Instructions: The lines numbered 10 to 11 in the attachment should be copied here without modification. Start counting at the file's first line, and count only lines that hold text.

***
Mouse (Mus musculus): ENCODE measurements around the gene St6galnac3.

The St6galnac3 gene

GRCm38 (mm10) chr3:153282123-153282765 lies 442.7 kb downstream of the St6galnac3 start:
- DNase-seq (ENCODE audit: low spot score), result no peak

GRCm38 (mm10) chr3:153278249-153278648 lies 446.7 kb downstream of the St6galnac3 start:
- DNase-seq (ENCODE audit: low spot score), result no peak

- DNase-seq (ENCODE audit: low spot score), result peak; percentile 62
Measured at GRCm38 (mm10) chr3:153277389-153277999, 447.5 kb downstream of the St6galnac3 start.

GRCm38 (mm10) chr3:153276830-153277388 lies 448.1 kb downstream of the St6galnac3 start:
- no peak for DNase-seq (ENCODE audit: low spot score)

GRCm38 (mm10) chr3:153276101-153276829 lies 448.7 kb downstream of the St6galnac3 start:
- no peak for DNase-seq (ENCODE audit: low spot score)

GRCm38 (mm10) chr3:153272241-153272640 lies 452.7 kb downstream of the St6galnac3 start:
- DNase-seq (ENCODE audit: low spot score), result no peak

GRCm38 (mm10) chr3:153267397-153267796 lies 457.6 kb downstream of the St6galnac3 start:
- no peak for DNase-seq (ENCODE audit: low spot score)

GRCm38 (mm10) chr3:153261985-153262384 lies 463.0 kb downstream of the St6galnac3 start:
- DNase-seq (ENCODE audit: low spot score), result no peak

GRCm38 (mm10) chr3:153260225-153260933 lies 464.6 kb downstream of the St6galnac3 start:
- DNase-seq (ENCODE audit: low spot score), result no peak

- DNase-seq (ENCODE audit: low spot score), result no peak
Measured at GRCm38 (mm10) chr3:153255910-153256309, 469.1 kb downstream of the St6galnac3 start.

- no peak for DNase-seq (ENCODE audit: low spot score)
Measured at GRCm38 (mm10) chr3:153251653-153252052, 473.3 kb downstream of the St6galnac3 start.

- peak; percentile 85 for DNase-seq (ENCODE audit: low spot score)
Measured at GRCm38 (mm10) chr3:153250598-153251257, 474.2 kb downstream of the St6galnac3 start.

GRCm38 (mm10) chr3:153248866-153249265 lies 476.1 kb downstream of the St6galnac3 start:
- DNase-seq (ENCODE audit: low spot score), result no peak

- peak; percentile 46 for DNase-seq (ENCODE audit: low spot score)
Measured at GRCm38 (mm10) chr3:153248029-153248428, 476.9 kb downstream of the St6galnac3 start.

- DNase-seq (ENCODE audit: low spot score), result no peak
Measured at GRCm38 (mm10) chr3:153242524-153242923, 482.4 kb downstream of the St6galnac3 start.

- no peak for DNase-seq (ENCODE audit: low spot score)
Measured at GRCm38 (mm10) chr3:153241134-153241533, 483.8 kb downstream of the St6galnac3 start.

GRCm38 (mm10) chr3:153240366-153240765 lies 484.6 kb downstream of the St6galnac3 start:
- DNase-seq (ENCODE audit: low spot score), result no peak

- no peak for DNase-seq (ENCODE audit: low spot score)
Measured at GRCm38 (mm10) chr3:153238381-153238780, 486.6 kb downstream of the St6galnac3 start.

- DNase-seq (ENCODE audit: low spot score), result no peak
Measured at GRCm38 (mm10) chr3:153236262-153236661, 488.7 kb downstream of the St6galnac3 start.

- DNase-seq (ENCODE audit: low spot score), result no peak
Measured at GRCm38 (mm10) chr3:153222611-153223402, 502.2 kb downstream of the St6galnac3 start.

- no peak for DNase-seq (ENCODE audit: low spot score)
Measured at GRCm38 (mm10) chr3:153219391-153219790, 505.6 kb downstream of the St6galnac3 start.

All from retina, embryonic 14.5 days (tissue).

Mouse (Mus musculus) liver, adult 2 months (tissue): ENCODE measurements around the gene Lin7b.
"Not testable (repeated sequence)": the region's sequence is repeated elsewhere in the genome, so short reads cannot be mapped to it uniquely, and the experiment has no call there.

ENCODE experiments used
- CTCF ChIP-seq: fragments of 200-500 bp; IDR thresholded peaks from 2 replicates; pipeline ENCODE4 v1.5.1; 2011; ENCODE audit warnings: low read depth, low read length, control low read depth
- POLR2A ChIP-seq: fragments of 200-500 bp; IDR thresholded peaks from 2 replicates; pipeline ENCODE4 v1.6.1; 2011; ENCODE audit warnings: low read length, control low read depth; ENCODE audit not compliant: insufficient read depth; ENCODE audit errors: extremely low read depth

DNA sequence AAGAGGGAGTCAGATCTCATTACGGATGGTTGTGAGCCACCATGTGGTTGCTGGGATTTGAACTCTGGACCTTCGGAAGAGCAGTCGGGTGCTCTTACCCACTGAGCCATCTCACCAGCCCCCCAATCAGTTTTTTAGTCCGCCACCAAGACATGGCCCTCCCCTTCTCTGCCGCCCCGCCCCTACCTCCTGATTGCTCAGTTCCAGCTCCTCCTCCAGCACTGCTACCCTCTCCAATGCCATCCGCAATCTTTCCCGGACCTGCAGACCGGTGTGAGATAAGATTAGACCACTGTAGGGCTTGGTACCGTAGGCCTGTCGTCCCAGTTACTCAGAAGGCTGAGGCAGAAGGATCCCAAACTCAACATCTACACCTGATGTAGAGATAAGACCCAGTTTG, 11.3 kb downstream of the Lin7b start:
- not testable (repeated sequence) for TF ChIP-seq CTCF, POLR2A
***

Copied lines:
- no peak for DNase-seq (ENCODE audit: low spot score)

GRCm38 (mm10) chr3:153276101-153276829 lies 448.7 kb downstream of the St6galnac3 start: